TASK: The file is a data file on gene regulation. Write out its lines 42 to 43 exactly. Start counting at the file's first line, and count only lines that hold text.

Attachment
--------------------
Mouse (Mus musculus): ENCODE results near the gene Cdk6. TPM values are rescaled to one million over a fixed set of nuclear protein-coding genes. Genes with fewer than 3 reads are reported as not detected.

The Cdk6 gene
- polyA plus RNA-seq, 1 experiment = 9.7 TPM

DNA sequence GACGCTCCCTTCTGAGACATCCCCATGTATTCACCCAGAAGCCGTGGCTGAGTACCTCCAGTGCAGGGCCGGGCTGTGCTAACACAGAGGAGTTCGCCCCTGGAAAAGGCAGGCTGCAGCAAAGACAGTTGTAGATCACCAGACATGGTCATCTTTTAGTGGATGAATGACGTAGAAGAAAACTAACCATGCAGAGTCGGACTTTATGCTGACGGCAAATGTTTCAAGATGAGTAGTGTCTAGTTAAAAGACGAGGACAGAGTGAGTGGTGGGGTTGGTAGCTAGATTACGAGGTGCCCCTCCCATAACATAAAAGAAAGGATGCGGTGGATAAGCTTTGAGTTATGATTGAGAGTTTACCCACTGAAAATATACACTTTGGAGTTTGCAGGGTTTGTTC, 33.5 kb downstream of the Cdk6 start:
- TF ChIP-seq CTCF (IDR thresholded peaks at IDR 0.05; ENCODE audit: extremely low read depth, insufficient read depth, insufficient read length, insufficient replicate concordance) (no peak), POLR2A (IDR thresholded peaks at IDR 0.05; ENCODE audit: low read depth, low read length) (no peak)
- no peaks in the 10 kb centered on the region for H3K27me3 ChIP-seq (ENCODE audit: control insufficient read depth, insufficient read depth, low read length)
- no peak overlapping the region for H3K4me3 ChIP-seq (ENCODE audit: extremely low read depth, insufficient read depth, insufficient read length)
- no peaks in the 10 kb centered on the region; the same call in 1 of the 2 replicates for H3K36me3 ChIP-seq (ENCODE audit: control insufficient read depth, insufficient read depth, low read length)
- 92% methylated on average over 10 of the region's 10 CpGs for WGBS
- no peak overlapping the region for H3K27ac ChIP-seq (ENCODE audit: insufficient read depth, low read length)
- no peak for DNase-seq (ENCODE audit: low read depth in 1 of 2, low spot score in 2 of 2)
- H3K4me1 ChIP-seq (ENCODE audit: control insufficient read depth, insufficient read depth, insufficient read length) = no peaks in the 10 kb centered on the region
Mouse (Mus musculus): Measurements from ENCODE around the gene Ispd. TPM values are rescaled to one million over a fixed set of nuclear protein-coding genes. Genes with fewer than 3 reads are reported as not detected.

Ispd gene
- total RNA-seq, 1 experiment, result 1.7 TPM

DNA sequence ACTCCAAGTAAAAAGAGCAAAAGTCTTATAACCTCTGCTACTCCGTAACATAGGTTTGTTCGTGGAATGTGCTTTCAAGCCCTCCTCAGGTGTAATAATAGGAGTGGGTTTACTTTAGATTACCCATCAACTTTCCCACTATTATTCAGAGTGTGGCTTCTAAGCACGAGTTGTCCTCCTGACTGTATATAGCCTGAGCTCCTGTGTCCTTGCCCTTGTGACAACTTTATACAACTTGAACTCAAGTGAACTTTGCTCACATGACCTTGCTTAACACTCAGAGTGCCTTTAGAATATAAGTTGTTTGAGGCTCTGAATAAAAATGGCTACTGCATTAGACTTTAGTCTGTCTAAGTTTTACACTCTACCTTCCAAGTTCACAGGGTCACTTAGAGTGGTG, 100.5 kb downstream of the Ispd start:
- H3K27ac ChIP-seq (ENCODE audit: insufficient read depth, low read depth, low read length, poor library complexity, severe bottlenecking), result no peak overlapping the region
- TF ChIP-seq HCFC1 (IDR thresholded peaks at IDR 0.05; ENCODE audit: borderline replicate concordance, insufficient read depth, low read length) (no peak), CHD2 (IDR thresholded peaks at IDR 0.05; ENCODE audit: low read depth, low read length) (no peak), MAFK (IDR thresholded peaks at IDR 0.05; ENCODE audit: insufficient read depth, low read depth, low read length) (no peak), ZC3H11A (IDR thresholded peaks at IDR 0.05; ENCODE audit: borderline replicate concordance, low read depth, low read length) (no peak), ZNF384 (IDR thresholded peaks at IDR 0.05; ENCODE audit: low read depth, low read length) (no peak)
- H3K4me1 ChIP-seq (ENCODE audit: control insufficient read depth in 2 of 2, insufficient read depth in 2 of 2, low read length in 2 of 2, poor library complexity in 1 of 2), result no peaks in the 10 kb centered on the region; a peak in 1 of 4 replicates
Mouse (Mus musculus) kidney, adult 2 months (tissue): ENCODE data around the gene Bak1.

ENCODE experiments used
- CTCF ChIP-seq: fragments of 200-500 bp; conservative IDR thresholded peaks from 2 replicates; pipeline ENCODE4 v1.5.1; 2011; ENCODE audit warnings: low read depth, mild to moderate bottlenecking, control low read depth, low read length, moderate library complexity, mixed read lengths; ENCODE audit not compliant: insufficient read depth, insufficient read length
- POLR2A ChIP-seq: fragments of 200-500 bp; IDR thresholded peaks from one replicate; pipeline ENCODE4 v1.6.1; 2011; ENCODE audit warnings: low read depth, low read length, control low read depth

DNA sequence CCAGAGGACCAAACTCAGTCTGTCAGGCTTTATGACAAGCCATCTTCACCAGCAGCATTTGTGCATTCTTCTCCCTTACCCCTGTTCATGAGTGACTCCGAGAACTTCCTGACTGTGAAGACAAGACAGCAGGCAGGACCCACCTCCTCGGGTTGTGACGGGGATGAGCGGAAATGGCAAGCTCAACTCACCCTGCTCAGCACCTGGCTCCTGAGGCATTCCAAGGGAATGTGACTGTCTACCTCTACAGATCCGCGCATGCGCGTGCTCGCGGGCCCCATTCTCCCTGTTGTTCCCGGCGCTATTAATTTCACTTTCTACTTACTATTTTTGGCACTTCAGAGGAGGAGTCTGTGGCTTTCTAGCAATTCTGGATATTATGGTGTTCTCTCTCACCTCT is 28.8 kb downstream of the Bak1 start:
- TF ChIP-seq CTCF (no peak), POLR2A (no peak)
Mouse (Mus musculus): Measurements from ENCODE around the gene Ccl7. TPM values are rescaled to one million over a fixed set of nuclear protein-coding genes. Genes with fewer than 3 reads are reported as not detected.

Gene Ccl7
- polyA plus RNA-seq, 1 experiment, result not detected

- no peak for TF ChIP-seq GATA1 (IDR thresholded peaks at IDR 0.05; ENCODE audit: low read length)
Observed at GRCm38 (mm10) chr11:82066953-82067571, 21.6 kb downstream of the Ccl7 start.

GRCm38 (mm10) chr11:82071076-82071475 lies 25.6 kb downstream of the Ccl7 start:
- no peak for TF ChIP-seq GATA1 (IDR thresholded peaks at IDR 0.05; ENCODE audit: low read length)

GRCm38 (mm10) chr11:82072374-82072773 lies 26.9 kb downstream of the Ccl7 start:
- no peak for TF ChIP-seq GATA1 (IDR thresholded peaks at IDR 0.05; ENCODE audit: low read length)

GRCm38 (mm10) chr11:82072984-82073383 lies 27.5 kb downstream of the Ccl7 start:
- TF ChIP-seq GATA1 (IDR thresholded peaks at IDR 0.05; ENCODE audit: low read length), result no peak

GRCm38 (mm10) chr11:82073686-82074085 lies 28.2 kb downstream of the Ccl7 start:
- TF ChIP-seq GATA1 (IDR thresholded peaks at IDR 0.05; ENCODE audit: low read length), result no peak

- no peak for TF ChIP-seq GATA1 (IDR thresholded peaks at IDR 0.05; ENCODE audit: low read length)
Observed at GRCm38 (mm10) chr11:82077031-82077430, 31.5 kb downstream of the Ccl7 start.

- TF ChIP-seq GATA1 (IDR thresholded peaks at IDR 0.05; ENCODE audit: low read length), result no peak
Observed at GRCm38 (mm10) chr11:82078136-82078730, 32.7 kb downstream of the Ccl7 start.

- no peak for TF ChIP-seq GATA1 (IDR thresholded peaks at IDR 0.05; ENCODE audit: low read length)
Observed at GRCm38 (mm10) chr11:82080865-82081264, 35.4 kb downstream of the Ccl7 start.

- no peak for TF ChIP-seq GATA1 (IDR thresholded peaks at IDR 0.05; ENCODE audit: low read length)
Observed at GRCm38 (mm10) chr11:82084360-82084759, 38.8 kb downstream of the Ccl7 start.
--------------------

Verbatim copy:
Observed at GRCm38 (mm10) chr11:82078136-82078730, 32.7 kb downstream of the Ccl7 start.

- no peak for TF ChIP-seq GATA1 (IDR thresholded peaks at IDR 0.05; ENCODE audit: low read length)